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Low wages partly to blame for stagnant inflation rates

Kimberly Adams Sep 16, 2015
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Wednesday is the first day of the two-day meeting of the Federal Open Market Committee. And Thursday, we’ll know if the central bank will raise interest rates, which have been near zero since the financial crisis.

The latest piece of data that the Fed can incorporate into its decision-making came this morning, courtesy of the Labor Department, which said consumer prices fell unexpectedly in August. Consumer prices have a lot to do with inflation, which the Fed would like to see steady at around 2 percent. That is a tall order, in part because of things well outside the Fed’s control, like global commodity prices. Think: oil and food. But in part it’s because of things playing out inside the U.S. economy. Think: wages and jobs.

David Madland, the managing director for economic policy at the Center for American Progress, says those two things aren’t really moving, especially at the lower end of the economic scale. The “gig” economy and the masses of underemployed are making it harder for workers to get better pay.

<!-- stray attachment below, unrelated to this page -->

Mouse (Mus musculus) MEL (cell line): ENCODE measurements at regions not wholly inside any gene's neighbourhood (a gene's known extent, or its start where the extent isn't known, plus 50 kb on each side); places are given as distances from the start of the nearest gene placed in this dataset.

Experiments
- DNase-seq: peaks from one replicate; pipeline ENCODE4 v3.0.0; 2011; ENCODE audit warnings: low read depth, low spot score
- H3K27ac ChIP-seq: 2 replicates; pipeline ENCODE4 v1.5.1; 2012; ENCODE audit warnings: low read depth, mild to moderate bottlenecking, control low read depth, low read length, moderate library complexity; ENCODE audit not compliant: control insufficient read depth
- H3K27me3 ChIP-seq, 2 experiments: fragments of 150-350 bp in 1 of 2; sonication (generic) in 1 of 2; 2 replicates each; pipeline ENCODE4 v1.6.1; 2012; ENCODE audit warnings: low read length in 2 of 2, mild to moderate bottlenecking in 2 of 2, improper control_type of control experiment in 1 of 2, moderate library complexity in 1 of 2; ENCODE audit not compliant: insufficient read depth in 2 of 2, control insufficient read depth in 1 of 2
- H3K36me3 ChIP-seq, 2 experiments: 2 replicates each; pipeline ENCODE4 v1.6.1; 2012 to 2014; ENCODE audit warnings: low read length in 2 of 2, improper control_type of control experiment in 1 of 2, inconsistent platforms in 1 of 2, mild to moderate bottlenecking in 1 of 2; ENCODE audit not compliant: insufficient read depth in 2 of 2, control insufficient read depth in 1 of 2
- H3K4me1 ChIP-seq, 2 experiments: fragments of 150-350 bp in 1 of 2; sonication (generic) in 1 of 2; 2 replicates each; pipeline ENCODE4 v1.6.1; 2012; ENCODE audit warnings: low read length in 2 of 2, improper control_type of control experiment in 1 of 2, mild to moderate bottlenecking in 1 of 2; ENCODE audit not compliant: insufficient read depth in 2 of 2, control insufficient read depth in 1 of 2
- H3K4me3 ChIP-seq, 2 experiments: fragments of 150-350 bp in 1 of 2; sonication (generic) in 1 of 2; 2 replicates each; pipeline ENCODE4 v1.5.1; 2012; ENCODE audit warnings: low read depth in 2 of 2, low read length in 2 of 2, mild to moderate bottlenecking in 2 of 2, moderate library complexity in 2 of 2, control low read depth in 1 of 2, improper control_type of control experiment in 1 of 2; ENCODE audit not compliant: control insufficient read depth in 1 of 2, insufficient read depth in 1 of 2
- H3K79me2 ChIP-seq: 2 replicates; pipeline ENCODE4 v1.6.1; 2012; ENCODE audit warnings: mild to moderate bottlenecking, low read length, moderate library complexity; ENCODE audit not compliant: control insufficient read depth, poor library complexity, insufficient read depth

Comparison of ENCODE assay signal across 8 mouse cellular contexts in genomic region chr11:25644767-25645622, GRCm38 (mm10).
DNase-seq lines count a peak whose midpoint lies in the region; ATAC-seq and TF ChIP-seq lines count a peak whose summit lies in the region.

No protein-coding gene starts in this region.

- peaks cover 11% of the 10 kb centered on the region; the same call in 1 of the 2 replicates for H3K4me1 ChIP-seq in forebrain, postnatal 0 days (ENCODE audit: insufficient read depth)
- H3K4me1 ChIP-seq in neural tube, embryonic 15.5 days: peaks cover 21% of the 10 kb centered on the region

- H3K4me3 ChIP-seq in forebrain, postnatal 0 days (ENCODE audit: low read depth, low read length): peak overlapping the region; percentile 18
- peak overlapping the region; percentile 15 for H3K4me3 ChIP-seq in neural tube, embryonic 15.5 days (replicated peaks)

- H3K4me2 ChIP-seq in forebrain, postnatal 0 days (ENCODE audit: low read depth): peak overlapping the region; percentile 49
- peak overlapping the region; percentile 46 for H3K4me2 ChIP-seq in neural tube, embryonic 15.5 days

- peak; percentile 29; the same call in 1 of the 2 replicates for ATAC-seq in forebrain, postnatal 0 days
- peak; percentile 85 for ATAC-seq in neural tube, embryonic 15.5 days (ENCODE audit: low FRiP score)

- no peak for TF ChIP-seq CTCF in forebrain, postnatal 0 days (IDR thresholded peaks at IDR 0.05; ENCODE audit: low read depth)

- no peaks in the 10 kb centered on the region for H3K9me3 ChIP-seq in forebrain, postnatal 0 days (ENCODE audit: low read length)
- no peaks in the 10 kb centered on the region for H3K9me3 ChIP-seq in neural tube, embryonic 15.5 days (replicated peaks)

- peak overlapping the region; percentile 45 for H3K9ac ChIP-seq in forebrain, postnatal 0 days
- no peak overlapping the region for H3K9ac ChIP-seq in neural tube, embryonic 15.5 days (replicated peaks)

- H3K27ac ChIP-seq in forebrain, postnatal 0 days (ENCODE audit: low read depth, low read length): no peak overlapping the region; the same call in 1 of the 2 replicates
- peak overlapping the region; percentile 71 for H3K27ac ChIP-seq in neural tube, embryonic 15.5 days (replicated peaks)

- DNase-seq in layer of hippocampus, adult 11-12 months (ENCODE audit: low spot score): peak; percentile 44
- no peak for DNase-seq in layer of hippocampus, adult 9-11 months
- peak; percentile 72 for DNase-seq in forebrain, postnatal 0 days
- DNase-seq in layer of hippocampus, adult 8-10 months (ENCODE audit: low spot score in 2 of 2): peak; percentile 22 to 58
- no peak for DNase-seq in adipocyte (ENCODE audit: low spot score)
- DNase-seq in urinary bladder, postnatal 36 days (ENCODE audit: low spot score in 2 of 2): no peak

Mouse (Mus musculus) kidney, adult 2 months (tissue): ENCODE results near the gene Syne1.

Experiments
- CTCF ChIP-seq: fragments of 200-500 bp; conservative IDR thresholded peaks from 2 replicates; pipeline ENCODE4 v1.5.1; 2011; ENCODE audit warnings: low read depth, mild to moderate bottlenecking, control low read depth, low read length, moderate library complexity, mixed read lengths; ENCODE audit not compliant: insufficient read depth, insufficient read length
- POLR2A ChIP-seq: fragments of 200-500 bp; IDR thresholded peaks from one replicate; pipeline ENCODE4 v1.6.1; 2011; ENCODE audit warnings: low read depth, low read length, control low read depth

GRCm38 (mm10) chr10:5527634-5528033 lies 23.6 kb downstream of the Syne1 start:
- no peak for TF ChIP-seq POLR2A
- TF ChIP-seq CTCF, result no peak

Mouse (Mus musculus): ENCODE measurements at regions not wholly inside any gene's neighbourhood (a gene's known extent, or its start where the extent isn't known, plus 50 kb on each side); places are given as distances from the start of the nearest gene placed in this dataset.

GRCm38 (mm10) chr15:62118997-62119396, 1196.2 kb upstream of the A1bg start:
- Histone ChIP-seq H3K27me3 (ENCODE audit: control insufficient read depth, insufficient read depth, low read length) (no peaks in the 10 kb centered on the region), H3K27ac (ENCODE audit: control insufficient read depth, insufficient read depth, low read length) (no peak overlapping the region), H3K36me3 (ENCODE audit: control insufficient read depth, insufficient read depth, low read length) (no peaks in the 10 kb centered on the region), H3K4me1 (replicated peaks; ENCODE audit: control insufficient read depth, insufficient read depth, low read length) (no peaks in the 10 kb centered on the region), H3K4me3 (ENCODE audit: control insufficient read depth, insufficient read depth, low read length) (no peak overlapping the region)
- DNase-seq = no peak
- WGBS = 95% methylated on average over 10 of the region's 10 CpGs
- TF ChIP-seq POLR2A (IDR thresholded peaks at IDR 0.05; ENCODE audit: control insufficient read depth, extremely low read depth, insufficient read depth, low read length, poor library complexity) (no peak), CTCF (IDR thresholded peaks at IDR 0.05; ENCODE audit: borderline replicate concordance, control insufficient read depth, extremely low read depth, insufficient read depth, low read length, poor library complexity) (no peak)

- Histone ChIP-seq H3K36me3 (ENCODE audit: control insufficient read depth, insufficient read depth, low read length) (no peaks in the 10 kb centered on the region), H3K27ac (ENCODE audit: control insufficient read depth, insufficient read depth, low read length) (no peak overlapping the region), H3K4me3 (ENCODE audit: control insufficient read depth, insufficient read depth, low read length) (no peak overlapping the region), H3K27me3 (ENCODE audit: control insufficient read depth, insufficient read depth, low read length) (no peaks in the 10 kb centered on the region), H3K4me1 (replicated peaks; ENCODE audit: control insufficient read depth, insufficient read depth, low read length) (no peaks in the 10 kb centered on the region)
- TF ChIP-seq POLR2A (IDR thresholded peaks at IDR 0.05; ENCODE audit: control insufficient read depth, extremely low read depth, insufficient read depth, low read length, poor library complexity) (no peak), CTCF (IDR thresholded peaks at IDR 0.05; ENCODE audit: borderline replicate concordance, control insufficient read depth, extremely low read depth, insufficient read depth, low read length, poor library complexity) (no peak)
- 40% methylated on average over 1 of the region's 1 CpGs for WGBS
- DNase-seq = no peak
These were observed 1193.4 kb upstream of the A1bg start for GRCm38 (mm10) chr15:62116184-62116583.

“And that’s a real problem for the future of our economy,” says Madland, “because if the middle class and most workers don’t have money in their pockets, there’s not going to be enough demand to drive the economy forward.”

And consumer demand is changing as well, according to Diane Lim, vice president of economic research at the Committee for Economic Development. She says millennials and baby boomers don’t work  or spend in the same way people used to.

“The economy is moving from really a goods-oriented economy to one of consuming experiences,” she says. “There are a lot of things that are less valued in dollar terms. And what that means is there’s less of a market signal as to the worth of activities.”

That makes it difficult to tell if the way we calculate inflation is really capturing consumer demand.

Plus, that goal the Federal Reserve has for inflation is kind of arbitrary, says Josh Bivens, research and policy director at the Economic Policy Institute.

“It’s just sort of a fudge,” he says. “It’s basically, we want a measure of quite low inflation, we’ll just say 2 percent.”

Because even if, theoretically, economists want zero inflation, that flirts a little too closely with deflation, which nobody wants.

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